A GFPlo macrophage (marked “1”) extends a pseudopod toward a wound (the edge of which is marked with a yellow line) and maintains the pseudopod in this position for several minutes before retracting it and migrating in the opposite direction; a GFPhi neutrophil can be seen migrating in the upper right corner of the frame. Later, a second GFPlo macrophage (marked “2”) migrates away from the wound and back to the vasculature (at the bottom of the frame). Compression is 6 frames per second, with 1 min actual time between each frame.
Following 2h of wound response, GFPlo macrophages (numbered 1–8) are lined along a wound (the edge of which is marked with a yellow line) and remain there after GFPhi neutrophils (marked with arrowheads) have left the wound. The vasculature is at the bottom of the frame, and a non-hematopoietic GFP+ cell is indicated (nh). Compression is 6 frames per second, with 1 min actual time between each frame.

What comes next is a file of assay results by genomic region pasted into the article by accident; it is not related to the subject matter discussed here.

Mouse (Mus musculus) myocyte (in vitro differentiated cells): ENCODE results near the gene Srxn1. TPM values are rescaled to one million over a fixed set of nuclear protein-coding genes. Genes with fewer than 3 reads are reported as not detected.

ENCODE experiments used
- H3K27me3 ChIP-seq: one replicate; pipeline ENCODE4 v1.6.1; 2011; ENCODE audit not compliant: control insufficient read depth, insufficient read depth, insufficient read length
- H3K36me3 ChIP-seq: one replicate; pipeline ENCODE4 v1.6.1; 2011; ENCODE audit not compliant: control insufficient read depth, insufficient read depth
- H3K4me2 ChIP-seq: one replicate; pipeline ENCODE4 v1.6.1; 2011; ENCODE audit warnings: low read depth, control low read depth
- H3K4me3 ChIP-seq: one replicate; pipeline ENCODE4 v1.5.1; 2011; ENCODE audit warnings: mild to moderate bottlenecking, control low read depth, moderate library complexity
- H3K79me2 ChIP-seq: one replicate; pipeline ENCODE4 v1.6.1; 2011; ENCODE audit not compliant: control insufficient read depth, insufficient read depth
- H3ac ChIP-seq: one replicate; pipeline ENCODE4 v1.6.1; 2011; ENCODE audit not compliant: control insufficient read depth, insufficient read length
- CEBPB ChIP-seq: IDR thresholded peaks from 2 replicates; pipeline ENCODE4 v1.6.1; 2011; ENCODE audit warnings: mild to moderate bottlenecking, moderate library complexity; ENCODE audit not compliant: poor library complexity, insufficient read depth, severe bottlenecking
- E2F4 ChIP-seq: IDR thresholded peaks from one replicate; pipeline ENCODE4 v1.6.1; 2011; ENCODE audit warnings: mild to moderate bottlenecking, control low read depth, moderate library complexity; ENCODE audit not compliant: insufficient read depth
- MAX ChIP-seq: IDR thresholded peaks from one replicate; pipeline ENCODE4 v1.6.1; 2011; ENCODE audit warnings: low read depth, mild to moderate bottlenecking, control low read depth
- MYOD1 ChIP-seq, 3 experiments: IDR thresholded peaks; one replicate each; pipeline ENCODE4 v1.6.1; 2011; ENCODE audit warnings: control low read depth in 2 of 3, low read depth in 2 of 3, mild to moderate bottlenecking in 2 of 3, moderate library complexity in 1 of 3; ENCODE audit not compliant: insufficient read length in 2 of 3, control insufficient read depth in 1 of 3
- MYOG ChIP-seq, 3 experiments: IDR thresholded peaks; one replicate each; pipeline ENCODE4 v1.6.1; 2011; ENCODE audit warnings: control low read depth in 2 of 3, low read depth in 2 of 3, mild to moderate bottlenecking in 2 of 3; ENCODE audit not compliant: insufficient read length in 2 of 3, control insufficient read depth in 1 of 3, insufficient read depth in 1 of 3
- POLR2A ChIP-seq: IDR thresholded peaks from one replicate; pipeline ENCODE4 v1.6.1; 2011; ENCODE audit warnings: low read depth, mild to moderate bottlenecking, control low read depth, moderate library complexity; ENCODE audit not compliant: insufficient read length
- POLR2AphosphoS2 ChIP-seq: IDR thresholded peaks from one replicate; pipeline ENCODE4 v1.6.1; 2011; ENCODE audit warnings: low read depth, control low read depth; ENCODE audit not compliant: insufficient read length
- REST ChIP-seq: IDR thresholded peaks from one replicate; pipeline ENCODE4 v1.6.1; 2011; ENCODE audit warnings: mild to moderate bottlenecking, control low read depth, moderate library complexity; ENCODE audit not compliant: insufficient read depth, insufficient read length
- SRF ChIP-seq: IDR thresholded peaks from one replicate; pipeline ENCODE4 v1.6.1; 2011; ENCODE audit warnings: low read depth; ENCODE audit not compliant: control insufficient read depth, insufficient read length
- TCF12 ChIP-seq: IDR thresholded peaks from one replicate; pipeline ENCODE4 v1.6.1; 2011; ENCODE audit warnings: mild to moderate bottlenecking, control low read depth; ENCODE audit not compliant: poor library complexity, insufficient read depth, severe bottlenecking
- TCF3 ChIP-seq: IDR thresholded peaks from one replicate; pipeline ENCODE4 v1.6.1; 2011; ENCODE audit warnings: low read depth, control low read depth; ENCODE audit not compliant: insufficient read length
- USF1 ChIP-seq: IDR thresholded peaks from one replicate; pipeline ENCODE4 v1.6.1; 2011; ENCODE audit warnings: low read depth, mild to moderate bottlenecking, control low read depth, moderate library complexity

A melanocyte over the yolk sac is ruptured by a laser-induced wound, resulting in the recruitment of GFPlo macrophages that phagocytose the pigment from the dead melanocyte. GFPhi neutrophils (note the large difference in GFP intensity) are also recruited but do not exhibit phagocytosis. Elapsed time is indicated in the lower left corner.
We gratefully acknowledge Andrea Gallagher for zebrafish maintenance and lab support, and the University of Wisconsin-Madison Flow Cytometry Facilities for expert guidance and support. This work was supported by an Arthritis Foundation post-doctoral fellowship (J.R.M.) and NIH grants to A.H. (R01 GM074827) and the University of Wisconsin-Madison Department of Hematology (M.E.D.).